Image credit: Orlando Sentinel
Deseret Ranch was founded in Osceola County in 1950, and continues to produce beef cattle, citrus and timber. The Ranch, located in the northeast corner of the county next to Orange and Brevard, is owned by an entity of The Church of Jesus Christ of Latter-day Saints.
Now, its owners are planning a 133,000 acre development that will eventually have an estimated population of over 500,000 people and 182,600 housing units by 2080. That is the size of two cities the size of Orlando. In addition, the plans call for nearly 68,000,000 square feet of commercial and industrial space and 20,390 hotel rooms. This would be the largest single development proposal ever to take place in the state’s history, and would impact the headwaters of the Econlockhatchee River and the St. Johns River.
As part of the review process for Deseret’s North Ranch Master Sector Plan, Osceola County requested an independent peer review of the environmental plans for the development. According to the Peer Review Executive Summary, the property “is located in the center of an area recognized and mapped as having state-wide significance for its ecological and wildlife values. Much of the central part of the ranch has been maintained as improved and semi-improved pastures for cattle production, but even that land has significant conservation values in itself and in providing connectivity for hydrology and wildlife movements to the even higher value intact habitats around it, most of which are existing conservation areas."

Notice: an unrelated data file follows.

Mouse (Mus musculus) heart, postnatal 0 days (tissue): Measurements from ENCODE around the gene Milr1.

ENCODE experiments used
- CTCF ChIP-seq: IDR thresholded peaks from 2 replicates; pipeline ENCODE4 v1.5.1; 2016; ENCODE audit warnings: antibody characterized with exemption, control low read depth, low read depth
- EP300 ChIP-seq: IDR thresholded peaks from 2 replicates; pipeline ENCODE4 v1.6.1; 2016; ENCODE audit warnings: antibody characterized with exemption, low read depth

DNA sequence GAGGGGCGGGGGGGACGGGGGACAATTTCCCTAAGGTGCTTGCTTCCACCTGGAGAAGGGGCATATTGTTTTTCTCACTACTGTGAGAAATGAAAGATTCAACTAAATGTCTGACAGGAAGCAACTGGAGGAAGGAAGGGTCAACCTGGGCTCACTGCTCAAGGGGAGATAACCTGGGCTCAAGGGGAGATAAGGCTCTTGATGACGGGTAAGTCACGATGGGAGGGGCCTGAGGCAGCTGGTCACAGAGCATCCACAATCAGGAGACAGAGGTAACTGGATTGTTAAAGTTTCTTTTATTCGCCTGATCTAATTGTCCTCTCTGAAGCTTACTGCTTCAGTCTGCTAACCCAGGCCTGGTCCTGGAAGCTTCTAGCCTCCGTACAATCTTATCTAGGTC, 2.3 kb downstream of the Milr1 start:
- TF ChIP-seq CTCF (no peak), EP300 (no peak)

The Deseret Sector Plan includes a proposal for the construction of a new bridge over the St. Johns River, the expansion of the Taylor Creek Reservoir, and the creation of and a new 5,548 acre reservoir that would capture water that now contributes to the base flow of the St. Johns River. The new reservoir would be created by damming two tributaries (Wolf and Pennywash Creeks) of the St. Johns River.
St. Johns Riverkeeper remains opposed to any plan for a Wolf and Pennywash Reservoir. Without protection of the free-flowing tributaries, sustainable design protecting critical wetlands and responsible water conservation, this project is unacceptable.